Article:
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A Faithless World

The opinions expressed by columnists are their own and do not necessarily represent the views of

NEW YORK -- The American kickoff of the Tony Blair Faith Foundation last week unintentionally revealed the mountain of misunderstanding the former British prime minister has undertaken to scale. At an event designed to further mutual religious sympathy, two of the panelists -- including the president of Yale University, Richard Levin -- casually asserted that religious Americans who support pro-life restrictions on international family planning assistance are extremists comparable to the Saudi Arabian brand. Pro-life Catholics and evangelicals? Wahhabi extremists? What's the difference?


Clearly, mutual religious sympathy has a ways to go in places such as Yale.

Speaking to me after the event, Blair was patient, arguing that "could not be what they intended." He admitted that on issues such as the rights of women, things "will be difficult," but insisted that "there is a larger unity." He has no intention of being distracted from his mission.

That mission, as usual, takes the form of a sophisticated intellectual argument and a third-way rejection of ideological extremes. As the only European politician who still seems to take 9/11 seriously, Blair is highly critical of "extremist and exclusionary" religion. He draws a stark global dividing line, not between left and right or north and south, but between pluralists and totalitarians. His new foundation intends to support people who oppose extremism, especially among the young.

But Blair is also critical of an "aggressive secularization," which, he told me, makes it easier to "forget a higher calling than the fulfillment of our own desires." Religious faith, at its best, not only encourages idealism, it provides an explanation and foundation for human rights and dignity, "an inalienable principle, rising above relativism and expediency." This does not "eliminate the painful compromises of political existence," Blair recognizes. But it does mean that "not everything can be considered in a utilitarian way." Blair defends a pluralism without relativism, a tolerance consistent with a belief in religious and moral truth -- indeed, a tolerance that arises from within those convictions.


It could not have been easy for Blair to embrace this calling as "the rest of my life's work." In British politics, religious conviction is tolerated as a private vice -- like the collection of rare Victorian pornography. It may be understandable, but why would one talk about it in public?

Some of Blair's motivation is clearly personal. He is a recent Catholic convert. (There are, by the way, now more Catholic than Anglican churchgoers in Britain for the first time since the Reformation.) During a speech at Westminster Cathedral in early April, Blair talked movingly of God as "selfless love, merciful and an infinite dispenser of grace."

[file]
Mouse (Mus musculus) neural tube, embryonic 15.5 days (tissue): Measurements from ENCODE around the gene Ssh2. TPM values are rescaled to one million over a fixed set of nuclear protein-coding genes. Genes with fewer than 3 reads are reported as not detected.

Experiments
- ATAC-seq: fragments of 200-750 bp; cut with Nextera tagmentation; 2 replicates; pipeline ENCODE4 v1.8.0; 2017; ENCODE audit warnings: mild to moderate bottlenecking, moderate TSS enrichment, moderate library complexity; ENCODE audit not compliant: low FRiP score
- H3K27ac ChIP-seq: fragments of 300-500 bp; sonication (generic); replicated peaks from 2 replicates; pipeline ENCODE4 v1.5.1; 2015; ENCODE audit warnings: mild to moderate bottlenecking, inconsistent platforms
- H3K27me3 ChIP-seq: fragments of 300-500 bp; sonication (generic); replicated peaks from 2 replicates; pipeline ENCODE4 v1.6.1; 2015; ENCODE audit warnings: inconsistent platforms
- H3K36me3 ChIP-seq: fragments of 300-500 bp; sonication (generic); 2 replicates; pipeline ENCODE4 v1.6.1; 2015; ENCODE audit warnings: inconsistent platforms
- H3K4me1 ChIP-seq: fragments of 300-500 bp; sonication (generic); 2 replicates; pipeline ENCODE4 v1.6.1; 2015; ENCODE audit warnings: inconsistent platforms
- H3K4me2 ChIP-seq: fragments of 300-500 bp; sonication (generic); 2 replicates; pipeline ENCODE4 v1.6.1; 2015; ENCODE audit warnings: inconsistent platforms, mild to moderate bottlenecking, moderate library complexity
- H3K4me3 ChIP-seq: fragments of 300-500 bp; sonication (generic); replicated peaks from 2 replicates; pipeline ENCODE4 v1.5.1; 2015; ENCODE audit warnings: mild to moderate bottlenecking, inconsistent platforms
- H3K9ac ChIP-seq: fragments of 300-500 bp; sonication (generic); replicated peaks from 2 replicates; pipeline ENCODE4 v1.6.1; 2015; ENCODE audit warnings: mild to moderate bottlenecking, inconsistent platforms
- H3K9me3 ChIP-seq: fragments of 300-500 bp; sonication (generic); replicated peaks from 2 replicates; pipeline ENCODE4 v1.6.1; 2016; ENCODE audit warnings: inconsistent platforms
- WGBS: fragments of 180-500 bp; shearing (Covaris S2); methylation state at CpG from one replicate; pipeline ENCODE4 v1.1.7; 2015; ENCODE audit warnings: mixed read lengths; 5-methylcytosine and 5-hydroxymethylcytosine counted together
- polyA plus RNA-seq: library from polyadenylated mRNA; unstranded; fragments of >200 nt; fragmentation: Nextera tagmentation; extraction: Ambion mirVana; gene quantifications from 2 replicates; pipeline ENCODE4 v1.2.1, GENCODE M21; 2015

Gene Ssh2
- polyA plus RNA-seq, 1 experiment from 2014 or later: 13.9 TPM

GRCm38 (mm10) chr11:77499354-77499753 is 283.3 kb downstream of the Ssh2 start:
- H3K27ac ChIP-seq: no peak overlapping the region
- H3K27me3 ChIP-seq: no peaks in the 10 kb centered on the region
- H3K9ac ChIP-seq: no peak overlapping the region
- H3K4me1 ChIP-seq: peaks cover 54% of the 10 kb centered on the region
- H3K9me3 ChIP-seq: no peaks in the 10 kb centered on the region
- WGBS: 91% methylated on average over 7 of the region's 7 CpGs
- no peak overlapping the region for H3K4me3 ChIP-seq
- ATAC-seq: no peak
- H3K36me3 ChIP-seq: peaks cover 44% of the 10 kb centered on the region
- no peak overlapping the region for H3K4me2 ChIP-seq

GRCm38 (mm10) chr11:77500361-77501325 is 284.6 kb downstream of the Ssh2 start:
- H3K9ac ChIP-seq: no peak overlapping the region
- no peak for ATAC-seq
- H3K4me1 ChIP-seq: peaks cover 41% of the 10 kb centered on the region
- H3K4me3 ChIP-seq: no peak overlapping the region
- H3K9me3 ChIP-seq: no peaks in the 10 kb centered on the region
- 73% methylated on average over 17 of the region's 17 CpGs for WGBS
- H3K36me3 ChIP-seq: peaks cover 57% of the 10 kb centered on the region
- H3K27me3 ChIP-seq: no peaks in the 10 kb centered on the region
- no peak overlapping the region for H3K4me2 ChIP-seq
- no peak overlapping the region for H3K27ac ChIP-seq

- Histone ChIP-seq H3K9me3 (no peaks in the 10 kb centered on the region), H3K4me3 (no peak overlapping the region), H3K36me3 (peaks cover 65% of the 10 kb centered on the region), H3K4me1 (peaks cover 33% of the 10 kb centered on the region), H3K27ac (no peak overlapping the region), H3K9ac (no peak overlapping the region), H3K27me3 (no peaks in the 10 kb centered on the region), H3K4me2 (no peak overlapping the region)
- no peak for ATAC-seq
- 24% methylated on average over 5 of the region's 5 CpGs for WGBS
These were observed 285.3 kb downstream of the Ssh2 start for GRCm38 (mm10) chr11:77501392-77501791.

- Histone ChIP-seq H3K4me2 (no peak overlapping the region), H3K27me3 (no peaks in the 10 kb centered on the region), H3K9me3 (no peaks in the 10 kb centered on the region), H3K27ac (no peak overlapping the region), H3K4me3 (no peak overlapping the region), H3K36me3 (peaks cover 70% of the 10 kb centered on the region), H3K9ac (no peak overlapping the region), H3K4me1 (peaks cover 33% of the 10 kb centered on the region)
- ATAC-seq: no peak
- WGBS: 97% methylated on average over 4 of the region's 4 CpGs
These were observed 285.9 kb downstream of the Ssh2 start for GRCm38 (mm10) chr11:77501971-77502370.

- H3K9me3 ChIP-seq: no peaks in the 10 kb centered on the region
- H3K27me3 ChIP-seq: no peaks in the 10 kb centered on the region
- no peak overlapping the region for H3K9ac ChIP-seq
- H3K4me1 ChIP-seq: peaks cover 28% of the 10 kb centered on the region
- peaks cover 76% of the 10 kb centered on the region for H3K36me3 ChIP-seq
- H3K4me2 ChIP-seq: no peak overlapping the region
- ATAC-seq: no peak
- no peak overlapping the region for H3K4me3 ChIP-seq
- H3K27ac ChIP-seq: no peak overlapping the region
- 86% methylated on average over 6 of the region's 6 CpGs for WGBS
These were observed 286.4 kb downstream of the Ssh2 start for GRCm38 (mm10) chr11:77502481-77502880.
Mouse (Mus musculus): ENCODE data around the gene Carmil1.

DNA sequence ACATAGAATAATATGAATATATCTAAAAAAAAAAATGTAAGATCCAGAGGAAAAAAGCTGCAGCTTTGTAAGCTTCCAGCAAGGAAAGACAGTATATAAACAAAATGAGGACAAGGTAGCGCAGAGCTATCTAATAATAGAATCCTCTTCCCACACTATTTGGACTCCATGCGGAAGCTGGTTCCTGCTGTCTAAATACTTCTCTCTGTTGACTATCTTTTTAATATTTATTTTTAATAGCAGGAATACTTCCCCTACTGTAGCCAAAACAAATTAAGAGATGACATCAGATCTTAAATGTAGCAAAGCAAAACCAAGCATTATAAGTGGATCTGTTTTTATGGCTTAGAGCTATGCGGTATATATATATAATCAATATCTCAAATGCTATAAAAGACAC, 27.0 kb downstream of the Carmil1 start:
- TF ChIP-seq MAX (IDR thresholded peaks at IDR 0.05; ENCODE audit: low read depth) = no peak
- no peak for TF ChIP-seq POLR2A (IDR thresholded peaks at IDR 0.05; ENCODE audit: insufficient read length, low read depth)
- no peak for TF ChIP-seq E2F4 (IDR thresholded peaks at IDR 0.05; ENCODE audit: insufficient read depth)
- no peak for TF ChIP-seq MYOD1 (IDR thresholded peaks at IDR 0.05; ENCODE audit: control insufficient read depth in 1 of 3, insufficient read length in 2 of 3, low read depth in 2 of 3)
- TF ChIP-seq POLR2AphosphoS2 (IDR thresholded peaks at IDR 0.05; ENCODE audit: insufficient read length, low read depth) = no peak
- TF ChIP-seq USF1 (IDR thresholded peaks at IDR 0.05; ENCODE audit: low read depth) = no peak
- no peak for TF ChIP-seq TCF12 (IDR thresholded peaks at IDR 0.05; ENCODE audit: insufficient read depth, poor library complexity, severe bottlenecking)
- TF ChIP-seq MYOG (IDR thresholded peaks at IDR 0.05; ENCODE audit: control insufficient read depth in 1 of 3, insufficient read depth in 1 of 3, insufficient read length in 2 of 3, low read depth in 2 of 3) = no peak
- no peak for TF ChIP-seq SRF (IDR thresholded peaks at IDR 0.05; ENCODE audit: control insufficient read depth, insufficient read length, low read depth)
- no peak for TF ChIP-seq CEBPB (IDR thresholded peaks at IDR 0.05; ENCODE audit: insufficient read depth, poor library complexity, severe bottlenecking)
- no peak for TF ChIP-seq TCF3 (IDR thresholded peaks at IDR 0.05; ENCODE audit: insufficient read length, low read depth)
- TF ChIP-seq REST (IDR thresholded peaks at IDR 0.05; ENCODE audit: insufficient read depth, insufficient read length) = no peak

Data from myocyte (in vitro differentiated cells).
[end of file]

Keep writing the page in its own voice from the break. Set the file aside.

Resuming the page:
But his main argument is public and visionary. Religion, Blair argues, is not going away, as secularists have expected and predicated for centuries. For millions, he noted in his Westminster speech, it is "the motive for their behavior, the thing which gives sense to their lives and purpose to their journeys -- which makes life more than just a sparrow's flight through a lighted hall from one darkness to another, in that memorable image of the Venerable Bede." While religion may sometimes be a source of conflict, it has often been a source of reform and idealism -- as in the fight against slavery, apartheid and genocide. The goal of his faith foundation, he explained to me, is for the major faiths "to work together against injustice rather than prey -- that's p-r-e-y -- on injustice."


And the first injustice Blair's foundation has chosen to confront is malaria, in cooperation with a splendid organization called Malaria No More. Blair's vision of ecumenism is not focused on endless dialogue but on collective action. Malaria is a massive moral challenge, taking more than a million lives a year, mainly of children under 5. The band across central Africa where malaria is endemic is also a region were Muslim-Christian tension often runs high. About 40 percent of malaria victims in sub-Saharan Africa are Muslim. So fighting malaria is the issue most likely to bring Muslims and Christians together across their durable divisions. And, Blair adds practically, churches and mosques are essential "distribution centers" for the bed nets that save young lives.

"Faith," Blair argues, "is not an historical relic but a guide for humanity on its path to the future. A faithless world is not one in which we want ourselves and our children to live."

It is a new and unpredicted role for Tony Blair: the faithful servant against a faithless world.

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